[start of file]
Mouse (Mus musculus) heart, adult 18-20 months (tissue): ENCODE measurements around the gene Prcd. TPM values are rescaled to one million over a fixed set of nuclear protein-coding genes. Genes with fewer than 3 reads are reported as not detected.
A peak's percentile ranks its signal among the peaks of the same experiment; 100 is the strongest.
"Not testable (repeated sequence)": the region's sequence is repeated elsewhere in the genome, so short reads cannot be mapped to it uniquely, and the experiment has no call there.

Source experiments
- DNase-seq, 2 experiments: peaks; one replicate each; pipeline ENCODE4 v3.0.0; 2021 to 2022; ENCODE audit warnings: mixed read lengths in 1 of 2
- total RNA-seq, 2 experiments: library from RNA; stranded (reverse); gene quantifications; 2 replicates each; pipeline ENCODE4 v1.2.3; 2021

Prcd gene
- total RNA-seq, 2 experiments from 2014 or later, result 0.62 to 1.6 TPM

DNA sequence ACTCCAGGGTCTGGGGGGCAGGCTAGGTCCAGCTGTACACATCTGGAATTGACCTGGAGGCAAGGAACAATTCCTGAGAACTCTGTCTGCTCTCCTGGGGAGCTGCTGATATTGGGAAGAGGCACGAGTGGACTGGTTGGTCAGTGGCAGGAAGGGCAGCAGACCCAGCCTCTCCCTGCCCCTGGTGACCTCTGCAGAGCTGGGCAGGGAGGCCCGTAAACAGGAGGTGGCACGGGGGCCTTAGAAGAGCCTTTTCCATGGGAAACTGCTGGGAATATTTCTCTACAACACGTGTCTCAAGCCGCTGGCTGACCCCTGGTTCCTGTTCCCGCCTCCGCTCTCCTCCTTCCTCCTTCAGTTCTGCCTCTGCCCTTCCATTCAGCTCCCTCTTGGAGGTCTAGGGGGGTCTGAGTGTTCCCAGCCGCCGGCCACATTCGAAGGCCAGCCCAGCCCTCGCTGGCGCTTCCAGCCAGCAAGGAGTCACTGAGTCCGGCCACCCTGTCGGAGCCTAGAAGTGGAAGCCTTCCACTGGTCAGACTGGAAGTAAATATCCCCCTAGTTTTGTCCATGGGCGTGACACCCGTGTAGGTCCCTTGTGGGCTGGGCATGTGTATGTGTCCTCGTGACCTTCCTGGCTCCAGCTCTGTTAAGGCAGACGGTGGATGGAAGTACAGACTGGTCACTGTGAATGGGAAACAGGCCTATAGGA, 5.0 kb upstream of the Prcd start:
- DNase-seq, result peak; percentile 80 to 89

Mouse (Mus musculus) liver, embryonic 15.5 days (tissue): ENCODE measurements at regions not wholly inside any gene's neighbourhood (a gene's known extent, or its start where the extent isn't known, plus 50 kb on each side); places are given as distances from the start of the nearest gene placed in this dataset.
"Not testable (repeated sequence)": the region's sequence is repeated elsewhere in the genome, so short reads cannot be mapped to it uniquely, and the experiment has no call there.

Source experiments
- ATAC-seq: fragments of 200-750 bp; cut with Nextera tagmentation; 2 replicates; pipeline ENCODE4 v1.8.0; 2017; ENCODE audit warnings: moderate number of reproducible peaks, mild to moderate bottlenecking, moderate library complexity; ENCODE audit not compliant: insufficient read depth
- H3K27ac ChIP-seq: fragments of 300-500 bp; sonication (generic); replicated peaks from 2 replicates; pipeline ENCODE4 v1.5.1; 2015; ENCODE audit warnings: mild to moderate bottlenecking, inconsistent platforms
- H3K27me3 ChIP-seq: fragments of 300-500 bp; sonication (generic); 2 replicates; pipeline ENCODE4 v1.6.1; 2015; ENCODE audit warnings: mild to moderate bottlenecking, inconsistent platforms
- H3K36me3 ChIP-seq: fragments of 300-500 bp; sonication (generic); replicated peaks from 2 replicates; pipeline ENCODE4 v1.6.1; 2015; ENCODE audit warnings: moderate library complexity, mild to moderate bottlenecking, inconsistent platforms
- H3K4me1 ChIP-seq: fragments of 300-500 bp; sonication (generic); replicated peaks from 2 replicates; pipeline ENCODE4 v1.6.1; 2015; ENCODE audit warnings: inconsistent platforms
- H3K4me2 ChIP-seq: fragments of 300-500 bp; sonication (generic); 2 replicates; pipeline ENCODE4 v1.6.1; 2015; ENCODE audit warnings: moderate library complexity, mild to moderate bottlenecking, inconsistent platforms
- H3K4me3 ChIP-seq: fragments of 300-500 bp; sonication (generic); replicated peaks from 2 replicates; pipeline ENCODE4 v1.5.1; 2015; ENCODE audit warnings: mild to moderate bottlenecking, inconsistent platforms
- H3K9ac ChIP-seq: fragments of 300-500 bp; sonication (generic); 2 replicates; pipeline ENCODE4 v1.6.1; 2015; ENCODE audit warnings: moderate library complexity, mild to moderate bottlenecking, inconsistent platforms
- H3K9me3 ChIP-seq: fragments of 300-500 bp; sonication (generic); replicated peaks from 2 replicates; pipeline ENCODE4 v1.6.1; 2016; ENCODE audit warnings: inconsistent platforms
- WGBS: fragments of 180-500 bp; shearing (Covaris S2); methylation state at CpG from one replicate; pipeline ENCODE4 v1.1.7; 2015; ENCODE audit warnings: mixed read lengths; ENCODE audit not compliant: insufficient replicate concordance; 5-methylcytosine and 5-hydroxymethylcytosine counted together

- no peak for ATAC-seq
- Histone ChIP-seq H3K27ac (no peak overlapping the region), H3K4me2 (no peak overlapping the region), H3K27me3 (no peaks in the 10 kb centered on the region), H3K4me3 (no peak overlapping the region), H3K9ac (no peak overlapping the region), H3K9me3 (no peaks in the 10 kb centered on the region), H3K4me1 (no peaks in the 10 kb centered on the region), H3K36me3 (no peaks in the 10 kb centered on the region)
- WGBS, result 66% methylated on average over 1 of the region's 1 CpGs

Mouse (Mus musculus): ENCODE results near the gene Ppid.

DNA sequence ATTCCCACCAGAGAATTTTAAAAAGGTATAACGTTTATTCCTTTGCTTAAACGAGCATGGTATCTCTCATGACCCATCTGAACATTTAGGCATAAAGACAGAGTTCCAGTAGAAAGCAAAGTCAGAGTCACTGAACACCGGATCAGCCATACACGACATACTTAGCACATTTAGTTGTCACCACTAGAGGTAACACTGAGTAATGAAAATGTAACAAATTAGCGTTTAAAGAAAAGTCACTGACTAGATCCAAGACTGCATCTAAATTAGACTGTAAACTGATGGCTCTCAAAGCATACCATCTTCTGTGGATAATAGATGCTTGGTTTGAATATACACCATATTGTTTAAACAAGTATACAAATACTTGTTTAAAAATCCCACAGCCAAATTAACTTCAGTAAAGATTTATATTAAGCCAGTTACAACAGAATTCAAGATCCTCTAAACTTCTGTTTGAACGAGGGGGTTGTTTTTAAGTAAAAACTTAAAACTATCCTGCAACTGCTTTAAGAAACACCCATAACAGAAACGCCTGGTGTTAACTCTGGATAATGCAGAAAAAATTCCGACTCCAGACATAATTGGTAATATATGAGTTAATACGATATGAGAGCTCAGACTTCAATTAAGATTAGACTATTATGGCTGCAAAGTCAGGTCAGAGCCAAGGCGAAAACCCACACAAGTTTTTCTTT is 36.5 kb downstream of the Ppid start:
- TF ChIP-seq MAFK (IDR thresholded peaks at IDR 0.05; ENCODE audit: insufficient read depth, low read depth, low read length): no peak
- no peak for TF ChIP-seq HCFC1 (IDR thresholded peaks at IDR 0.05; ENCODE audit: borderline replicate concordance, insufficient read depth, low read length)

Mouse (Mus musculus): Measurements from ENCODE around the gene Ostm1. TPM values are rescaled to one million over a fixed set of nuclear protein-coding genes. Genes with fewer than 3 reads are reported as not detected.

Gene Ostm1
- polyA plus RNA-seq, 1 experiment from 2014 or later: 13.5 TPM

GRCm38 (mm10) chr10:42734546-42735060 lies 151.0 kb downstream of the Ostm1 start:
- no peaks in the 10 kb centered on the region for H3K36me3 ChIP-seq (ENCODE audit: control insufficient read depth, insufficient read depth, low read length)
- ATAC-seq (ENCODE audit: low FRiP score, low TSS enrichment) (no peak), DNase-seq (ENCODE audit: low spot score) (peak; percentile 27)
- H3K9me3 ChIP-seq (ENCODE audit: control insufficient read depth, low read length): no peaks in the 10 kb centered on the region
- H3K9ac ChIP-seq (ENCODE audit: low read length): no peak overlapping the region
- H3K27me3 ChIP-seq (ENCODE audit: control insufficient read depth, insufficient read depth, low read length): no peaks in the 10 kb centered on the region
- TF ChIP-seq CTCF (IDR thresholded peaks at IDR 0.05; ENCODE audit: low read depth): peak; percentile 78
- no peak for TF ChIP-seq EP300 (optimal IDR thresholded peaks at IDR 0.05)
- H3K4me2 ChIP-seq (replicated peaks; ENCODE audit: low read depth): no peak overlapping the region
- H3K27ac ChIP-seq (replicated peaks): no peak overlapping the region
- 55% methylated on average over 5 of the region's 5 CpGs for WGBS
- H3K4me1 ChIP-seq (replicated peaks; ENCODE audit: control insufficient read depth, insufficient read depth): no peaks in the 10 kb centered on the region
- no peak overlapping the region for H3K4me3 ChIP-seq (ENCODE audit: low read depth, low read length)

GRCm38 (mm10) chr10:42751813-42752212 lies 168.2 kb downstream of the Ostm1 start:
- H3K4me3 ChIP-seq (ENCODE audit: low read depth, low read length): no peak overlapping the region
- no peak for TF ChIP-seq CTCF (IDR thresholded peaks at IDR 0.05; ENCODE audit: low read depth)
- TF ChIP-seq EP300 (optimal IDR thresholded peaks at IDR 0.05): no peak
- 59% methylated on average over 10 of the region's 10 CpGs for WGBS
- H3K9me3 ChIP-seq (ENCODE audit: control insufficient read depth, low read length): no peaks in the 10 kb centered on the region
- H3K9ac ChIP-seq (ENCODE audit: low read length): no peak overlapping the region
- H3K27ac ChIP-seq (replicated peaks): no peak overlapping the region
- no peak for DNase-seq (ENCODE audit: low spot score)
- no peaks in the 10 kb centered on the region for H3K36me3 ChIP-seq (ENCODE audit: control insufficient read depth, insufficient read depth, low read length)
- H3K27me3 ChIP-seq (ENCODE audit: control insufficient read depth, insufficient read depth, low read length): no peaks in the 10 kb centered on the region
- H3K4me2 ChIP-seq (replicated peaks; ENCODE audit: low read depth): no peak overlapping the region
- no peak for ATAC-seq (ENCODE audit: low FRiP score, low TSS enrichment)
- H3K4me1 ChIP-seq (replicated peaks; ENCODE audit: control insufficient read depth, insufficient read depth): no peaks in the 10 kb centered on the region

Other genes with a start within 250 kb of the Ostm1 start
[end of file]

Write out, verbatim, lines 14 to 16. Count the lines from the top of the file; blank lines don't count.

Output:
- ATAC-seq: fragments of 200-750 bp; cut with Nextera tagmentation; 2 replicates; pipeline ENCODE4 v1.8.0; 2017; ENCODE audit warnings: moderate number of reproducible peaks, mild to moderate bottlenecking, moderate library complexity; ENCODE audit not compliant: insufficient read depth
- H3K27ac ChIP-seq: fragments of 300-500 bp; sonication (generic); replicated peaks from 2 replicates; pipeline ENCODE4 v1.5.1; 2015; ENCODE audit warnings: mild to moderate bottlenecking, inconsistent platforms
- H3K27me3 ChIP-seq: fragments of 300-500 bp; sonication (generic); 2 replicates; pipeline ENCODE4 v1.6.1; 2015; ENCODE audit warnings: mild to moderate bottlenecking, inconsistent platforms